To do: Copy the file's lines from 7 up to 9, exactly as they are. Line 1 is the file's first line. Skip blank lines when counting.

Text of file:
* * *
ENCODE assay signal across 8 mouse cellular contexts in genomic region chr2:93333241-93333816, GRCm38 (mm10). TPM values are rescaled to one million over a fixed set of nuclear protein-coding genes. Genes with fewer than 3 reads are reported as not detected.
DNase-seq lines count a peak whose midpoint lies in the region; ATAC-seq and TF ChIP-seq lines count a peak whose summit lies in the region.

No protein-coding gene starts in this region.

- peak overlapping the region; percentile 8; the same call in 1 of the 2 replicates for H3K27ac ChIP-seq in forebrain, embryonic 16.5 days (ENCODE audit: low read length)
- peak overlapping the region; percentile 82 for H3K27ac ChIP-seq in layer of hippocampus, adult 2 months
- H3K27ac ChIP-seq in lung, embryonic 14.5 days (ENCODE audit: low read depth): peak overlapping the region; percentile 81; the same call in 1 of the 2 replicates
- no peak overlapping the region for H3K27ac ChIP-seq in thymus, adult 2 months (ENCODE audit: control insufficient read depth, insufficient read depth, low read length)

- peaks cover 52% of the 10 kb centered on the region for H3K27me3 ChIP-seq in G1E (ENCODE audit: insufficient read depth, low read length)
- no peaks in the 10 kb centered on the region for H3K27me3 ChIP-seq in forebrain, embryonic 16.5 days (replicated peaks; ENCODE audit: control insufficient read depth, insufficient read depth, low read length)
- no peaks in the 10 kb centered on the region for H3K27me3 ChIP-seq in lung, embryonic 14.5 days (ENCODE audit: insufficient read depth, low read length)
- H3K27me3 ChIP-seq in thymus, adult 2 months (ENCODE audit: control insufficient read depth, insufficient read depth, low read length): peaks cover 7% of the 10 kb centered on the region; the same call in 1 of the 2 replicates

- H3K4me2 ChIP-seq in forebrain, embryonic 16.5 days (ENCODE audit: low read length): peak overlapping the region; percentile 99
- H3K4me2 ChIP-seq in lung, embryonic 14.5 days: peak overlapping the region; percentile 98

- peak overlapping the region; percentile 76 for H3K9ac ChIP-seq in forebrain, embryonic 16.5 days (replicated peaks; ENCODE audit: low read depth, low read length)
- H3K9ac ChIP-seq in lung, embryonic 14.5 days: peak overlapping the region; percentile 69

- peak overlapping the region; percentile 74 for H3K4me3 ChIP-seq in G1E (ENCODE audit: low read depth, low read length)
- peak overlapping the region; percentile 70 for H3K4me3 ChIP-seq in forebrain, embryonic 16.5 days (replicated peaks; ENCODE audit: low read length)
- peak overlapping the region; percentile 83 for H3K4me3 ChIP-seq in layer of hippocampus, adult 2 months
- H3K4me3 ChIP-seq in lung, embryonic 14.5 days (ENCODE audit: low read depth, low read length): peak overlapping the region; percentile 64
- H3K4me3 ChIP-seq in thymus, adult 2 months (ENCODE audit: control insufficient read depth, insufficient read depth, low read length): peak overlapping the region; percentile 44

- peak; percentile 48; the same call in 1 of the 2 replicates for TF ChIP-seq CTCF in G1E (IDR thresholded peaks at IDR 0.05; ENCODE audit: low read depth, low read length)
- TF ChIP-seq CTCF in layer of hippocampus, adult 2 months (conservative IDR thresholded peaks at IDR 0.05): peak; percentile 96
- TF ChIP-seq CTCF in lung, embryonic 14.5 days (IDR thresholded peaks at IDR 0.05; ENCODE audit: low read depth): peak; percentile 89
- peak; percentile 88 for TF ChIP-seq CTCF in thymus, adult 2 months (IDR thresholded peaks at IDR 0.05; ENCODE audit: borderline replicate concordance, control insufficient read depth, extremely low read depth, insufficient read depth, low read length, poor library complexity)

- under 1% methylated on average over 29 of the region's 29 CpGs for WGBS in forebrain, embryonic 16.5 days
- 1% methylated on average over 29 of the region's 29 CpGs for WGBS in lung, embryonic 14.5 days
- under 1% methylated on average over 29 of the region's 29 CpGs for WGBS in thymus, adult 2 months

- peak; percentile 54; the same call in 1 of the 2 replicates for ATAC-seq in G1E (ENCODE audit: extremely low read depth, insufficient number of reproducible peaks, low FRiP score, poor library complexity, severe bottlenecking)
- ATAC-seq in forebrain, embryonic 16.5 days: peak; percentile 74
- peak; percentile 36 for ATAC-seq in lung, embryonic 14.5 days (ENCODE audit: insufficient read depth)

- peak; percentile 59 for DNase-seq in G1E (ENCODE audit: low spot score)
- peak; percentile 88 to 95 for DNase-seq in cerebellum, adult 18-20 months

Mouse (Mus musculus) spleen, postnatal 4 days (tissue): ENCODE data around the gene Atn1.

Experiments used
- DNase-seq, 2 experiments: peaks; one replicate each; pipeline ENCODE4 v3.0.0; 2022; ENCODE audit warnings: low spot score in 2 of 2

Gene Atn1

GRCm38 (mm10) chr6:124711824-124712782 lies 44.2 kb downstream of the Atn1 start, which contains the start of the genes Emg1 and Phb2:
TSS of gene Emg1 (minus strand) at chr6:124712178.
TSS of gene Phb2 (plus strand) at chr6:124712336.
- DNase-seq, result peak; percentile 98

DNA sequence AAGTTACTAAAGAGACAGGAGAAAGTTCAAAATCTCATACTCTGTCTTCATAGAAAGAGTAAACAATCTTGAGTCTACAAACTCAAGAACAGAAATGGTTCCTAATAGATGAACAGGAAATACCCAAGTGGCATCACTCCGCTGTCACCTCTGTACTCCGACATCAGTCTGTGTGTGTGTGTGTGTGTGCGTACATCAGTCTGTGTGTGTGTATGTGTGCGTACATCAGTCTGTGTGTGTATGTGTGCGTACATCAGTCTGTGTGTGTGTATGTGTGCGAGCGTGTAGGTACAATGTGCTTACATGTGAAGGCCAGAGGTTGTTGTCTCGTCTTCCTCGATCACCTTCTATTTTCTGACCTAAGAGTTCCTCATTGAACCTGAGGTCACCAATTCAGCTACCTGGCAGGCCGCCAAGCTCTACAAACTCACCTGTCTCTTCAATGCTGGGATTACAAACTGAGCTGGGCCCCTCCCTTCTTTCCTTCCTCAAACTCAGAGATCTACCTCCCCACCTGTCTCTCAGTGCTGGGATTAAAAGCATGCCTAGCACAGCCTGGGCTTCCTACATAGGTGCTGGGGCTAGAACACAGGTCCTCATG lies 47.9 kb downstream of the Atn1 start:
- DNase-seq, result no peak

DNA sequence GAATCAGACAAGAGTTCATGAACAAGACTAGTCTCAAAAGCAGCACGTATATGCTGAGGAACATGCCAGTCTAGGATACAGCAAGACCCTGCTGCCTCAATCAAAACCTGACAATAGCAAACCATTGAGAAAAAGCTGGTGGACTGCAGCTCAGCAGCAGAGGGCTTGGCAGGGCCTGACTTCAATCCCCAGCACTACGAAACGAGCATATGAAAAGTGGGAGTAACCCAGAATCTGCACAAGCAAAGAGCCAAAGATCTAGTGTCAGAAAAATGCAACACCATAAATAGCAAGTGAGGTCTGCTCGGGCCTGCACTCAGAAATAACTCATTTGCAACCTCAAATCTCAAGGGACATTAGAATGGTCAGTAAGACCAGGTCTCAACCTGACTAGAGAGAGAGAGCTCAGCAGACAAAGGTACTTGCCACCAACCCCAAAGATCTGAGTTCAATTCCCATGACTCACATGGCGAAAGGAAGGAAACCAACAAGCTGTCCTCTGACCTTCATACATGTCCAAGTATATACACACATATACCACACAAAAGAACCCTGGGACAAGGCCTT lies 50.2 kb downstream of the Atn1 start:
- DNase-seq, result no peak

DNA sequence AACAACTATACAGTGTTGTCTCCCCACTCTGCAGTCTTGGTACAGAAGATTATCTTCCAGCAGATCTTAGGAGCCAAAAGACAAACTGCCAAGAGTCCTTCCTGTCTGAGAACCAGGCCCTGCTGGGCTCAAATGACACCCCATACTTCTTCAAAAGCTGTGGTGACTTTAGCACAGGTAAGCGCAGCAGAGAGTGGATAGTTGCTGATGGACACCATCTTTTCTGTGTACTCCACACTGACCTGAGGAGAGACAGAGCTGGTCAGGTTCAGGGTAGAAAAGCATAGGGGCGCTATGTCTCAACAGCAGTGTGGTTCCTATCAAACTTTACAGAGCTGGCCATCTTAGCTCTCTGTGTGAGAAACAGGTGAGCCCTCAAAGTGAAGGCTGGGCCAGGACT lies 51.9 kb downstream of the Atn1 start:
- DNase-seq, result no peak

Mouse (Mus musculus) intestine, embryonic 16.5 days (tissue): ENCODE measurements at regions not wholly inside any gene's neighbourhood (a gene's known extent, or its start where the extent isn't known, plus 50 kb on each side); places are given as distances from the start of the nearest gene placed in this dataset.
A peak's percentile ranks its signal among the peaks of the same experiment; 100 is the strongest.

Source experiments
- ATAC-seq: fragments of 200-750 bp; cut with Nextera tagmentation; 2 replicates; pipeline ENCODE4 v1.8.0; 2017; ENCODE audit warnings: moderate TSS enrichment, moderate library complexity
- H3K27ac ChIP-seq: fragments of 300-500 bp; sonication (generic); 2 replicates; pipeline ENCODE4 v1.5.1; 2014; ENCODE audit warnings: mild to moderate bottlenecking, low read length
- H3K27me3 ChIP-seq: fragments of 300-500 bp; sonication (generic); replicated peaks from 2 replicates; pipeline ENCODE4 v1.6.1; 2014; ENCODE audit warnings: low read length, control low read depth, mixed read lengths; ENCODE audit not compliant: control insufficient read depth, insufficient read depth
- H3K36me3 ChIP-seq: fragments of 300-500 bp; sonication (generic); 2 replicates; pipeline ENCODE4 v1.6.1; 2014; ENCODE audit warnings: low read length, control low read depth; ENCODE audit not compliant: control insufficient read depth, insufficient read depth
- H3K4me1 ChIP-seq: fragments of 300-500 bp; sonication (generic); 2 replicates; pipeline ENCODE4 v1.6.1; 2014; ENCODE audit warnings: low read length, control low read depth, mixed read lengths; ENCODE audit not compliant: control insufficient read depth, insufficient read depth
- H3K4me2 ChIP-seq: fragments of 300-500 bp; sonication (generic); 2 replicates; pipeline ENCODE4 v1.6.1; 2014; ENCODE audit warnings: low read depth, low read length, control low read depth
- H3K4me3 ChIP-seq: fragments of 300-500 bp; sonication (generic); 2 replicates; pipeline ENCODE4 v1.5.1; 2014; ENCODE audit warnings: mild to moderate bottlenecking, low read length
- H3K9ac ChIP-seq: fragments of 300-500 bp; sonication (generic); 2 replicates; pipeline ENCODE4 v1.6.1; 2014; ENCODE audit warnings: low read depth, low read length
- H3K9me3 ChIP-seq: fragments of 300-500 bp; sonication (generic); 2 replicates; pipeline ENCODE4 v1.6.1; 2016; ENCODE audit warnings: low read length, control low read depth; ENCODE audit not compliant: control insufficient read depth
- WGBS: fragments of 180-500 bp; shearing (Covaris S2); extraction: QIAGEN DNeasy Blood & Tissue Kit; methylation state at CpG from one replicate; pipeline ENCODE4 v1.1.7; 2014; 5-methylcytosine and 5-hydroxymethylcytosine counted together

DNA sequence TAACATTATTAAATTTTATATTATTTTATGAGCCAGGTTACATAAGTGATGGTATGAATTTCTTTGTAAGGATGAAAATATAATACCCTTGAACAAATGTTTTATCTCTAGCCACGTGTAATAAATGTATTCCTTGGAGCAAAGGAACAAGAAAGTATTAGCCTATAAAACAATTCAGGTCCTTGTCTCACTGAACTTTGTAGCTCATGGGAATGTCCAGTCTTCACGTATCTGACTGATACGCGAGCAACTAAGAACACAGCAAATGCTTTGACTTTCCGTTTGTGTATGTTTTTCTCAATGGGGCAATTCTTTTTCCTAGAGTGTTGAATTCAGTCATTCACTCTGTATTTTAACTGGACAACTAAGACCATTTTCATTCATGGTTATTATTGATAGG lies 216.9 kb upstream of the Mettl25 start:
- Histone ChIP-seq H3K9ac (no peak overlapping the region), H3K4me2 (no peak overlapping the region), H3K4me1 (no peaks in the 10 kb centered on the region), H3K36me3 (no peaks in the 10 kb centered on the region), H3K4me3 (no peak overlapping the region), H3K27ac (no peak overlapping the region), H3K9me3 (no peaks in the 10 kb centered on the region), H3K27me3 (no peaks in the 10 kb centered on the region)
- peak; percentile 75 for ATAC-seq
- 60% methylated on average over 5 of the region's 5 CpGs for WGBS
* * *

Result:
- no peak overlapping the region for H3K27ac ChIP-seq in thymus, adult 2 months (ENCODE audit: control insufficient read depth, insufficient read depth, low read length)

- peaks cover 52% of the 10 kb centered on the region for H3K27me3 ChIP-seq in G1E (ENCODE audit: insufficient read depth, low read length)
- no peaks in the 10 kb centered on the region for H3K27me3 ChIP-seq in forebrain, embryonic 16.5 days (replicated peaks; ENCODE audit: control insufficient read depth, insufficient read depth, low read length)